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Disney Channel Staking Claim to My Babysitter’s a Vampire

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Watching the trailer for the Canadian-produced TV movie My Babysitter’s a Vampire (making its American premiere Friday on the Disney Channel), the most glaring thing I couldn’t wrap my head around is why a kid that far in his teens still needs a babysitter – a babysitter that looks to be the same age as him.

Is this boy a juvenile delinquent? Is he a total sissy? Are his parents super overprotective? What’s the deal? And is it really a good idea to pair a teenage boy almost assuredly experiencing hormonal overdrive with a really cute girl of an appropriate age for him to engage in the sort of carnal activity the adult film world has taught me always happens whenever an attractive babysitter is hired? That doesn’t seem right at all. Same reason I think it should be illegal for women to order pizza or hire handymen; I know what’s really going to happen after they answer the door.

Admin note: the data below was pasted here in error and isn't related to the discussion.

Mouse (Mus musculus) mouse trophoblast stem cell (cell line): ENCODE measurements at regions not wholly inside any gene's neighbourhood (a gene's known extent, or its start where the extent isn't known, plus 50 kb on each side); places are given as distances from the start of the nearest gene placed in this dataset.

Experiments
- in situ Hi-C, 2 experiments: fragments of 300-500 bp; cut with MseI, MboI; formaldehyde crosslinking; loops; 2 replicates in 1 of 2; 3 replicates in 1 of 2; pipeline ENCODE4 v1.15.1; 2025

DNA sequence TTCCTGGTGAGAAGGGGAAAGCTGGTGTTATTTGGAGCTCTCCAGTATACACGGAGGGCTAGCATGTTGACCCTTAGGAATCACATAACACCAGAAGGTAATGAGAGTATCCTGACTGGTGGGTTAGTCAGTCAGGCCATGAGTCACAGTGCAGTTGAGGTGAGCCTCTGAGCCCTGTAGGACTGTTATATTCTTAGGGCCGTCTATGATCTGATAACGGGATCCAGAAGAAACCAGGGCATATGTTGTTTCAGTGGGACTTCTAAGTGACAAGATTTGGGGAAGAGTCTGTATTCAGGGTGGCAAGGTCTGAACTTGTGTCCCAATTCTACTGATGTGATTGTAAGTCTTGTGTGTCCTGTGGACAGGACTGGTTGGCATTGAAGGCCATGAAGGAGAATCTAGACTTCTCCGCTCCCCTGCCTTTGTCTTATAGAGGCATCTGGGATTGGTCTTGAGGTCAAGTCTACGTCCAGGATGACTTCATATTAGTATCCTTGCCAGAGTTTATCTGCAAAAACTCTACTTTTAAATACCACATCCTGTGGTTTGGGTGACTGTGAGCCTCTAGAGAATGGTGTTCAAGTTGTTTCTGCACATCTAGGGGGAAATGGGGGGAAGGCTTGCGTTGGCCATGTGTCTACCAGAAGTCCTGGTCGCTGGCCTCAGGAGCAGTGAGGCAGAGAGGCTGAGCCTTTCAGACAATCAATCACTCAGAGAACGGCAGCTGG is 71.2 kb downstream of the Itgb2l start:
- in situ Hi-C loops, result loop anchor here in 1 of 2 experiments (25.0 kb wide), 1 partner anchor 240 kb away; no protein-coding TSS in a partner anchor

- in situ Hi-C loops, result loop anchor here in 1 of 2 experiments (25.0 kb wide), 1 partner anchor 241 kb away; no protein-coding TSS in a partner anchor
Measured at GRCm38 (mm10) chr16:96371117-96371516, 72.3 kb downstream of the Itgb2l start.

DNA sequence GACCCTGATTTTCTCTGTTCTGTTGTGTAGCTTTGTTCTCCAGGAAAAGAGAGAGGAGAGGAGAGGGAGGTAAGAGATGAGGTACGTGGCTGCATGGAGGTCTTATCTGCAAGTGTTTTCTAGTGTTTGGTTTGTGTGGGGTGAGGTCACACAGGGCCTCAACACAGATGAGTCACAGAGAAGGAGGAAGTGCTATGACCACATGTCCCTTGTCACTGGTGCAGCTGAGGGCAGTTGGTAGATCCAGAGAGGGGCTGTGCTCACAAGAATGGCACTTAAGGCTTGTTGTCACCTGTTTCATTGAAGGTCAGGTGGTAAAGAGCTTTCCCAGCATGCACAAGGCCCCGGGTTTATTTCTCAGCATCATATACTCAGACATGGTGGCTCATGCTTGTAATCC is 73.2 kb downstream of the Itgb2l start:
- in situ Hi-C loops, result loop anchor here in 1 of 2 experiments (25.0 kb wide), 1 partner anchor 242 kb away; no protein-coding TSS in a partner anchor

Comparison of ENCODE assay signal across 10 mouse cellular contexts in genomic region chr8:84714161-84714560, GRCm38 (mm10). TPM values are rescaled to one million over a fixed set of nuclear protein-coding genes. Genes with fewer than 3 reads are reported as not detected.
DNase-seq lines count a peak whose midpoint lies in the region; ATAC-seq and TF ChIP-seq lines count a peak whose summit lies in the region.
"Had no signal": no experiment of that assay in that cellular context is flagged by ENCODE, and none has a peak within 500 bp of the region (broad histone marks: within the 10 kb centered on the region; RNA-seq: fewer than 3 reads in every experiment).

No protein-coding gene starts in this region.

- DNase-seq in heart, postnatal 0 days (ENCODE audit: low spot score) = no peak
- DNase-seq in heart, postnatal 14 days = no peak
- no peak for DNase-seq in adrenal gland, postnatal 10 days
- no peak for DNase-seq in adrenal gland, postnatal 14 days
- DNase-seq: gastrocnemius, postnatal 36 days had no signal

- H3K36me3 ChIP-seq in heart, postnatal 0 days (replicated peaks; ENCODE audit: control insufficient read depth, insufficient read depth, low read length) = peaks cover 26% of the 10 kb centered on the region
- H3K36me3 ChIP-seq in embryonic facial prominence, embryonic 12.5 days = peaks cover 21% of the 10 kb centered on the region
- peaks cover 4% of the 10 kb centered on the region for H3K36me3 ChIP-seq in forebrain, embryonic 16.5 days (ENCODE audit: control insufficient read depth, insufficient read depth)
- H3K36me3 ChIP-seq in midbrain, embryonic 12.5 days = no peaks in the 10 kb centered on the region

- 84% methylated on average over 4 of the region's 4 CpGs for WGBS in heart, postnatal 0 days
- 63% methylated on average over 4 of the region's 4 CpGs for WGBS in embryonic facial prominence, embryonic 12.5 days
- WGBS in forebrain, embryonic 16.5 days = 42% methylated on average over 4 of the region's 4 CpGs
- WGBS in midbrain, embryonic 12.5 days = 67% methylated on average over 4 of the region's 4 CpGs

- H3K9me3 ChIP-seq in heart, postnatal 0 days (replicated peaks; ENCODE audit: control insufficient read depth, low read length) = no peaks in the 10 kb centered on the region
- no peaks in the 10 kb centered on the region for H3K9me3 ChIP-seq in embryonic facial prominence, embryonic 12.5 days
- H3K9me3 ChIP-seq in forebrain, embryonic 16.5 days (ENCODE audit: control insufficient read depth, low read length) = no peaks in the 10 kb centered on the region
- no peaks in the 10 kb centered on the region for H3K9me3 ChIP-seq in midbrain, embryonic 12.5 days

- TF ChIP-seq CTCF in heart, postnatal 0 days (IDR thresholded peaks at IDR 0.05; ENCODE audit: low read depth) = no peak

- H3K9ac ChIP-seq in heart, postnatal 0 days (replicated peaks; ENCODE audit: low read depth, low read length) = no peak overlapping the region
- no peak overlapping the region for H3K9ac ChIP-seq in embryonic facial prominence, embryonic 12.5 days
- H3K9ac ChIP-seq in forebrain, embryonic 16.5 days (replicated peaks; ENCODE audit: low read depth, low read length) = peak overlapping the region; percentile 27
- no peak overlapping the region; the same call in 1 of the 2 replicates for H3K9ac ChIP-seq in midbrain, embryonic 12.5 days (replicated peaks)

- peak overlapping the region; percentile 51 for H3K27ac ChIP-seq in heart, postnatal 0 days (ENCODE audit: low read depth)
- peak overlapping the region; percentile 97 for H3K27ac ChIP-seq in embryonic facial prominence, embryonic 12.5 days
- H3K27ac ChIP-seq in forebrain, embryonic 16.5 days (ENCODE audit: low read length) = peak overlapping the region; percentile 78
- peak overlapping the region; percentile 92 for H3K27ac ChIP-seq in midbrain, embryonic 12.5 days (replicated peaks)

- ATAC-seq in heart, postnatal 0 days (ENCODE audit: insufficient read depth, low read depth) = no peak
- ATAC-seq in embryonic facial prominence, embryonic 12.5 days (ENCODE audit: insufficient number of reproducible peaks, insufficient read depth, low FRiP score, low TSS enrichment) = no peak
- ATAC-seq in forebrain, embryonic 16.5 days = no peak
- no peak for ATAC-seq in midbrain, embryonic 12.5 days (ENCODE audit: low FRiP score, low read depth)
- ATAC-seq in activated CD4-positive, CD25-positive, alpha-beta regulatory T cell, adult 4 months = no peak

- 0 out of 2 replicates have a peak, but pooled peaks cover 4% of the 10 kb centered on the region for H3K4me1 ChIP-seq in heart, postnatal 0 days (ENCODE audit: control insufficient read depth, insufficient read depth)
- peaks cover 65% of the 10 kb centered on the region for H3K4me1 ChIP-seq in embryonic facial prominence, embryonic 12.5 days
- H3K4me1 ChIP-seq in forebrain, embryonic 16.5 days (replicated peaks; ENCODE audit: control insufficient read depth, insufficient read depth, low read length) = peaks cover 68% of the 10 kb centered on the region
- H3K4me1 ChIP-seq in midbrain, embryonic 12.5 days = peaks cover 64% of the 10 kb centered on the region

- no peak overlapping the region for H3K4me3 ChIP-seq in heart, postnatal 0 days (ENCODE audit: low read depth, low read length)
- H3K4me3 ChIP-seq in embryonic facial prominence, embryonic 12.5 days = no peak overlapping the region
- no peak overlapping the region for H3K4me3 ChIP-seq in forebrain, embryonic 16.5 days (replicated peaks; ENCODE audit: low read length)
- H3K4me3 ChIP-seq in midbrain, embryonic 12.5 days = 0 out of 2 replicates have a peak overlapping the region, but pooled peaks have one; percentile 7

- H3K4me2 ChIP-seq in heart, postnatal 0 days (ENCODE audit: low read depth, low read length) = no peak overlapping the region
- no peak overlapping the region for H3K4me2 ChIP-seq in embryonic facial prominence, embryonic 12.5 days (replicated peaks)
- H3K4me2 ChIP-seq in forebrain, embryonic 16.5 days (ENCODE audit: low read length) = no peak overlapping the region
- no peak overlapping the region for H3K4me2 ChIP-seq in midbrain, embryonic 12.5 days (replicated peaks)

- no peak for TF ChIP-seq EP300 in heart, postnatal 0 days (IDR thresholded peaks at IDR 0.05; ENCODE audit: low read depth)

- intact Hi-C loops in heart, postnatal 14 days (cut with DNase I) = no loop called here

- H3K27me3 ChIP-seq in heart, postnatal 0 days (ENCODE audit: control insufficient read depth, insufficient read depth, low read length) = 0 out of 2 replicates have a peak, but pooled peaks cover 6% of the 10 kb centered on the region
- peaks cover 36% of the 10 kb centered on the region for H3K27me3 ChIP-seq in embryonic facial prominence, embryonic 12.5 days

Anyway, because I’m lazy, and because this a Disney movie I really don’t give a spit about, here’s the press release to better explain My Babysitter’s a Vampire:

My Babysitter’s a Vampire, a comedic spin on pop culture vampires and scary movies in general, tells the story of three teens who believe their new babysitter is a real bloodsucking creature of the night — and it’s now up to them to rid their sleepy little town of the menace. The movie premieres FRIDAY, JUNE 10 (7:00 p.m., ET/PT) on Disney Channel. Produced by Fresh TV and distributed by FremantleMedia Enterprises (FME), it will usher in a summer series premiering Monday, June 27 (7:00 p.m., ET/PT).

In the movie, geeky 14-year old Ethan (played by Matthew Knight) is left to babysit his younger sister, Jane (played by Ella Jonas Farlinger), with his best friend Benny (played by Atticus Mitchell). But after Ethan inadvertently puts Jane in harm’s way, his parents hire a professional sitter, the beautiful yet mysterious 17-year-old Sarah (played by Vanessa Morgan), who, unbeknownst to them, is actually a fledgling vampire.